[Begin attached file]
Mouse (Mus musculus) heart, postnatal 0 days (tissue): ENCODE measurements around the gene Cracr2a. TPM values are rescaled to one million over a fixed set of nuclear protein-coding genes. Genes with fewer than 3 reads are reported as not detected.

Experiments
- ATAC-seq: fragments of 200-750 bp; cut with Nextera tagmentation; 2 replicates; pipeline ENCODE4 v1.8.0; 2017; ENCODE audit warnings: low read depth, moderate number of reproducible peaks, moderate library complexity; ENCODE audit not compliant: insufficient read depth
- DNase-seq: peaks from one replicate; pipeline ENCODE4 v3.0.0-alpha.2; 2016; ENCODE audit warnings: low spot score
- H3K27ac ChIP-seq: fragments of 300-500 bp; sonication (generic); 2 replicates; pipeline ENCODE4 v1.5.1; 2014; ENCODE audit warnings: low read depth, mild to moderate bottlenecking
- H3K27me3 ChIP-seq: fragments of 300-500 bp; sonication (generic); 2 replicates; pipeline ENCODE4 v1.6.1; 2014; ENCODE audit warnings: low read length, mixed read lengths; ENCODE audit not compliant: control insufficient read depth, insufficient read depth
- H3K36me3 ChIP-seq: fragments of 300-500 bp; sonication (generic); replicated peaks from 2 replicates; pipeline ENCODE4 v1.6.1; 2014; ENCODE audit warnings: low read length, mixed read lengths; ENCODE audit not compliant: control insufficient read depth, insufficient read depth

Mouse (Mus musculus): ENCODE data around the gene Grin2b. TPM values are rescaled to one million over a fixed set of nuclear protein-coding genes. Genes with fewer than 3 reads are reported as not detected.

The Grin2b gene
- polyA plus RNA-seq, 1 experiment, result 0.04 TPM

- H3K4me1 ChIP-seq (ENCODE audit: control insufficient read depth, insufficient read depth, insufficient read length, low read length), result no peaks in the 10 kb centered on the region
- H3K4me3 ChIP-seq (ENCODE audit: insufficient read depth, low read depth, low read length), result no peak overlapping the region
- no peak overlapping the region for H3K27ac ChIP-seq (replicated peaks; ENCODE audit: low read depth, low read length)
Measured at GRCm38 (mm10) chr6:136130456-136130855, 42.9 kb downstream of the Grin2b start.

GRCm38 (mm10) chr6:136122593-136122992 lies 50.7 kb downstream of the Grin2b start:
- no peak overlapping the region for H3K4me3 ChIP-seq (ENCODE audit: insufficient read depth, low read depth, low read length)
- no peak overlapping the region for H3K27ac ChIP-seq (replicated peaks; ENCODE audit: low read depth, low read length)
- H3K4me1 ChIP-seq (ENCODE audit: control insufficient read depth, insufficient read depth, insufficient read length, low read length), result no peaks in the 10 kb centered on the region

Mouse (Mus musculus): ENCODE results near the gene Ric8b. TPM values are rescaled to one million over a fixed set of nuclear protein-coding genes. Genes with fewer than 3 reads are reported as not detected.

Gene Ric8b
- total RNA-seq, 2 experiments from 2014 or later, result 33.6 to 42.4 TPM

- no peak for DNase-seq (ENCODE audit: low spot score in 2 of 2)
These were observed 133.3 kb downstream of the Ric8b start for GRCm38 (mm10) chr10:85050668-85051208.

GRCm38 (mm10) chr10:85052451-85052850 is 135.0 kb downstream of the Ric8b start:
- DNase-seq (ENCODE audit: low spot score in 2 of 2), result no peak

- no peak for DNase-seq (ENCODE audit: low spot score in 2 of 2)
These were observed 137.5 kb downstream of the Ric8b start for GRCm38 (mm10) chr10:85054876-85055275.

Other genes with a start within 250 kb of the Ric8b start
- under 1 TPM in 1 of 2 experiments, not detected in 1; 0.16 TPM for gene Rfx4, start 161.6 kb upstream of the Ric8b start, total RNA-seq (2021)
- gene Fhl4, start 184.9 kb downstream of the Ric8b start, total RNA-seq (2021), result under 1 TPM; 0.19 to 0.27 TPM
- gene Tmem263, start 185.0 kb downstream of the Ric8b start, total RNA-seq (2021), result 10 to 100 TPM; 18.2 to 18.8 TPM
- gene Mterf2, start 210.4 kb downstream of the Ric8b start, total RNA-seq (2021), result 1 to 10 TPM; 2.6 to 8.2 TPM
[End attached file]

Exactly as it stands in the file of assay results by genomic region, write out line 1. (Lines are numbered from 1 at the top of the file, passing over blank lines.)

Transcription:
Mouse (Mus musculus) heart, postnatal 0 days (tissue): ENCODE measurements around the gene Cracr2a. TPM values are rescaled to one million over a fixed set of nuclear protein-coding genes. Genes with fewer than 3 reads are reported as not detected.